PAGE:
COLUMBUS, Ohio — Ohio Gov. Mike DeWine announced a $775 million reduction in the state’s budget for the remainder of the year to meet an estimated $776.9 million budget shortfall, based on figures for the fiscal year to date.
“Decisions like this are certainly very difficult and unpleasant,” DeWine said. “But they are part of my responsibilities as your governor to make.”
DeWine said the state will have to obtain the $775 million in cuts in the next two months to balance the budget.
Ohio operates on a two-year budget cycle, with each fiscal term running from July 1 to June 30 of the following year. The state is now in the 11th month of the 24-month budget, which must be balanced by the end of each fiscal year.
“Unlike the federal government, we have to balance our budget, and we intend to do so,” DeWine said.
Ohio’s Office of Budget Management projects that state revenues will continue to be below budget in the coming months as Ohio, the nation and the world continue to move through the coronavirus pandemic and economic forecasts remain unpredictable.
“The forecasts, as well as OBM projections, indicate to me that we need to make some significant changes to our state budget to prepare for the coming months,” DeWine said. “So I have said this is certainly no ordinary time. And we cannot continue onward, as this was, as if this was a normal period of time.”
DeWine outlined the $775 million in cuts that will be made for the next two months:
- Reduction in Medicaid spending by $210 million
- K-12 Foundation payment reduction of $300 million
- Reduction of other education line items totaling $55 million
- Higher education funding reduction by $110 million
- Cuts to other agencies totaling $100 million
DeWine said operating expenses for state agencies total just 9.4% of the budget, as opposed to 85% that goes across the state as school subsidies, higher education funding, Medicaid services, local governments and more.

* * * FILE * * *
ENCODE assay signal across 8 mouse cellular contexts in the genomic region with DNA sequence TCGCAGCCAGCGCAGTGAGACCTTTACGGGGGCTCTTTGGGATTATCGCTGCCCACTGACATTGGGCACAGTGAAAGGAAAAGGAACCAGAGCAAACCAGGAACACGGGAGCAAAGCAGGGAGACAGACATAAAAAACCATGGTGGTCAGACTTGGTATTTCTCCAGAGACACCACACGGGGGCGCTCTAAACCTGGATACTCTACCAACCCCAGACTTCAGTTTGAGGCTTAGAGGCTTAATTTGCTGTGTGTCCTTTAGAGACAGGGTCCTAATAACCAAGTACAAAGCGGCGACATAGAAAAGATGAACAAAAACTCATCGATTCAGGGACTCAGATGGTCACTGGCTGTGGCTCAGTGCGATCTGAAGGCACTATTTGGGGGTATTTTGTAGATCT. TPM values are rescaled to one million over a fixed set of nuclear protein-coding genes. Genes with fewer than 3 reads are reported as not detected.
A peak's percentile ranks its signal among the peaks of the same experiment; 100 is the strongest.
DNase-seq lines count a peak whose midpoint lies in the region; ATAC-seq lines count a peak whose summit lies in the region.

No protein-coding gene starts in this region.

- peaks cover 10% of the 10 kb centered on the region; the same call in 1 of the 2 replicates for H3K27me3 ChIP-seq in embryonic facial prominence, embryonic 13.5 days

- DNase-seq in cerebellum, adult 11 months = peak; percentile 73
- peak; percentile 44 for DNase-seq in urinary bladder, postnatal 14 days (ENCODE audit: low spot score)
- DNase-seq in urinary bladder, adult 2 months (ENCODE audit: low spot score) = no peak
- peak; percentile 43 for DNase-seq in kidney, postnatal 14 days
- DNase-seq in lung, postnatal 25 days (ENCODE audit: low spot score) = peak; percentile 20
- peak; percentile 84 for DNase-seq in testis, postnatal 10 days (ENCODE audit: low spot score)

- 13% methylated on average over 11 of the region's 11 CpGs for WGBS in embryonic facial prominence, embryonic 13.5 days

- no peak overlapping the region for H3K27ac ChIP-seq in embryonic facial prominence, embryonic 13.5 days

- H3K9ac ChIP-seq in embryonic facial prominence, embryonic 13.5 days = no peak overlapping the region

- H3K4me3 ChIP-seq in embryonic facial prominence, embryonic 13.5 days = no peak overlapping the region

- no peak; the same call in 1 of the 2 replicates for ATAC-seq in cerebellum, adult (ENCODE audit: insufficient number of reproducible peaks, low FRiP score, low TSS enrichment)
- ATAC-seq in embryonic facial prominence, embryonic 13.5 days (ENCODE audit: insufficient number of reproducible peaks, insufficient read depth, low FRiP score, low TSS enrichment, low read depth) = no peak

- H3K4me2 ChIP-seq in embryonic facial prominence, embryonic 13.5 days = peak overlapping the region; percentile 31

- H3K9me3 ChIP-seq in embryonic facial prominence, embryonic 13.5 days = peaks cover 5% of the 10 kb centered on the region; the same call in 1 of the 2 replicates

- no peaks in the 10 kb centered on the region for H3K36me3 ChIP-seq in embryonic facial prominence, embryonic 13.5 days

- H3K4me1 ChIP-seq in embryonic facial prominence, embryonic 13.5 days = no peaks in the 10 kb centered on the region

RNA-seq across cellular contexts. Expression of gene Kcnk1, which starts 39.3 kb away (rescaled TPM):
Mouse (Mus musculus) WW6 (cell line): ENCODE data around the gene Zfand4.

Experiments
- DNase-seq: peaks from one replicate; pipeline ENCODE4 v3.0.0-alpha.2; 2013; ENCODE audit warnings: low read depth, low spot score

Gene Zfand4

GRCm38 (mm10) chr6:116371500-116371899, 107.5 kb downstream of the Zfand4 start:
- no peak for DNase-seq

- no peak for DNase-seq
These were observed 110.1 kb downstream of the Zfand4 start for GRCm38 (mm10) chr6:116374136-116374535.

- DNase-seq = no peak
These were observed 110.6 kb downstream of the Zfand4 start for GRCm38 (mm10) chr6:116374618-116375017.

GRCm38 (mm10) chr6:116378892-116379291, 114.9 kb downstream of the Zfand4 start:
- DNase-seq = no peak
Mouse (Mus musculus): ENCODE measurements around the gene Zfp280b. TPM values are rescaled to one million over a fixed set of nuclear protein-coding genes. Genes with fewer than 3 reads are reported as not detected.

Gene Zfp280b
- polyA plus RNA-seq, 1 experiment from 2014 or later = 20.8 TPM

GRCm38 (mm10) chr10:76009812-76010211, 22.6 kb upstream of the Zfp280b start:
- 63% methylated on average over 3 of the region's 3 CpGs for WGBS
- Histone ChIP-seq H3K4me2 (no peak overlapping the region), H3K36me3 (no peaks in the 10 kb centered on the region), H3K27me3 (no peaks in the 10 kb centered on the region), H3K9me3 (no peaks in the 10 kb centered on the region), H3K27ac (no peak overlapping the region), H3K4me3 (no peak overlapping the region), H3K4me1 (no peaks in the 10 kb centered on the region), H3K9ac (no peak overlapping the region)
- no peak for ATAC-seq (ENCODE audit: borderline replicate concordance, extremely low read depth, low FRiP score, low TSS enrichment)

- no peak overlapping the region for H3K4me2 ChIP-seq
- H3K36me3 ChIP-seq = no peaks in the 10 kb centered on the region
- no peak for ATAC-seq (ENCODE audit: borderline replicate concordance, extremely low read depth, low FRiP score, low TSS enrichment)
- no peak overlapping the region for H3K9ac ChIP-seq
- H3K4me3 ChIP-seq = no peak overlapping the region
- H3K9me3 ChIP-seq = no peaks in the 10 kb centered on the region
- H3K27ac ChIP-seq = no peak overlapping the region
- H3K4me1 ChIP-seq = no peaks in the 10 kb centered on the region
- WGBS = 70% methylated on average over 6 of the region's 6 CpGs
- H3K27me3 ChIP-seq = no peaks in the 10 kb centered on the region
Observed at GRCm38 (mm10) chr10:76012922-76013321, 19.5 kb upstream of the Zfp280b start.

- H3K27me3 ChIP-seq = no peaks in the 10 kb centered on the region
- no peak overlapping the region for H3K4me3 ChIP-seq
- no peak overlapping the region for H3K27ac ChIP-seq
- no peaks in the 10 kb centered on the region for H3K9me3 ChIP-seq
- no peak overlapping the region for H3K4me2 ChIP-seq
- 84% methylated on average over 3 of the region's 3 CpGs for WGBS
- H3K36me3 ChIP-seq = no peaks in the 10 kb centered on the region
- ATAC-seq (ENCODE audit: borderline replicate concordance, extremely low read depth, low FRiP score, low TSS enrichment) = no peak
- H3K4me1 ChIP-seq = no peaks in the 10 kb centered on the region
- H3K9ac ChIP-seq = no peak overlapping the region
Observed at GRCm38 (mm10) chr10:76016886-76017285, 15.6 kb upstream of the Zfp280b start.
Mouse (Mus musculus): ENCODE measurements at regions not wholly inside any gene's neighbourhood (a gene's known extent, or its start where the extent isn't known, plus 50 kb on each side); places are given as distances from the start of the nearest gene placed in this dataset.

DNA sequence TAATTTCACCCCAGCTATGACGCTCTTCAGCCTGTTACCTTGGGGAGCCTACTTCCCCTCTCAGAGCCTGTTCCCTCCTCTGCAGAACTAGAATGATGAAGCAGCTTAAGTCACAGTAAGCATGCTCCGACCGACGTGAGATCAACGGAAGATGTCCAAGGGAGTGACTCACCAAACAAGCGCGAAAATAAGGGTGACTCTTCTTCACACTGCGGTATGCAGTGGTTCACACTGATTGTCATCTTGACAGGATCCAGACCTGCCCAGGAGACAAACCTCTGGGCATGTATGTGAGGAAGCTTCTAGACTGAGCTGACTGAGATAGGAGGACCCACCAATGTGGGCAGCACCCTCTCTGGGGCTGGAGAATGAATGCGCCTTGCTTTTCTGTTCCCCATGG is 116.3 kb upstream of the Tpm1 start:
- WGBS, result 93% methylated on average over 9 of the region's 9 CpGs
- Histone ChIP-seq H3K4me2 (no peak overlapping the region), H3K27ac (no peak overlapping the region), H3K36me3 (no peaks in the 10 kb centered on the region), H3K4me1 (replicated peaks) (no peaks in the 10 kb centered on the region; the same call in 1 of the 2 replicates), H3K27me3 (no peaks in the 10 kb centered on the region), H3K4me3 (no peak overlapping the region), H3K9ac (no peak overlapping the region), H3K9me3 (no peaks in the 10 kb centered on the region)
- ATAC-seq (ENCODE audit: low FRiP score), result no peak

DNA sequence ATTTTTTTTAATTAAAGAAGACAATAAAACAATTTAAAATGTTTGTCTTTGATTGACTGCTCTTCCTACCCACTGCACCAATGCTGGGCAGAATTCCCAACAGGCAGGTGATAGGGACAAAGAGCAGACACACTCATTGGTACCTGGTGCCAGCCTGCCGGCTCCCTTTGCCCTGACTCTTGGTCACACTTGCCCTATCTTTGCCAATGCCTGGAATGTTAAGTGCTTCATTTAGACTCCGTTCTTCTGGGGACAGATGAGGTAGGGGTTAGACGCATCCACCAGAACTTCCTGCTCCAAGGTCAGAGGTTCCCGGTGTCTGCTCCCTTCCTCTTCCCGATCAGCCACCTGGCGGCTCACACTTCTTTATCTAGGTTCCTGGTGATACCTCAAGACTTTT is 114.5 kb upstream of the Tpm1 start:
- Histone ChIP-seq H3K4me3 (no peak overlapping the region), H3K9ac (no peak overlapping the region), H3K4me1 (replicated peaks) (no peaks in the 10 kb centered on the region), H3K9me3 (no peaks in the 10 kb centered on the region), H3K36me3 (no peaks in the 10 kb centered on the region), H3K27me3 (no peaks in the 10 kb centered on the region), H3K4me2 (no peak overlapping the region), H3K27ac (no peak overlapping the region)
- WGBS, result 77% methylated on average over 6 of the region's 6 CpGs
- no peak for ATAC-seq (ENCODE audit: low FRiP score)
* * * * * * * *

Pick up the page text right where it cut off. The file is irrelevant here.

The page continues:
“Any cut to education is difficult,” DeWine said. “We have an obligation to do our best to balance these cuts and to protect the most vulnerable of our students, and we intend to do that with these cuts. Further, while no one can predict future revenues or exactly where our economy is going, we now need to do everything that we can to try to ensure stability and funding for schools, and some predictability, as much as possible.”
DeWine said that all state agencies, except the Department of Rehabilitation and Corrections, are taking cuts, including the governor’s office. Those agencies have been under a hiring freeze since March 23, and DeWine has asked agencies to continue to identify additional savings in their budgets.
“Moving forward, all state agencies will continue in the hiring freeze as well as a freeze on pay increases and promotions,” DeWine said. “State agencies will continue to operate under the travel freeze already in effect with exceptions for those staff providing direct services in regard to this emergency. Further, agencies will immediately freeze new requests for contract services, except for those services that are necessary for emergency response, and will strictly scrutinize the continued need for those services. Agencies will suspend purchasing authority for non-essential purchases, with continuation of mission-critical contractual services.”
DeWine said he has decided not to draw from the state’s “Rainy Day Fund” within the next two months, but he knows the state will have to dip into it.
“I know that I have said, ‘it’s raining,’ but we really do not want to tap into that fund yet,” DeWine said. “This rain is not a passing spring shower. It could be could be a long, cold, lingering storm, and we should not use it until it is necessary.”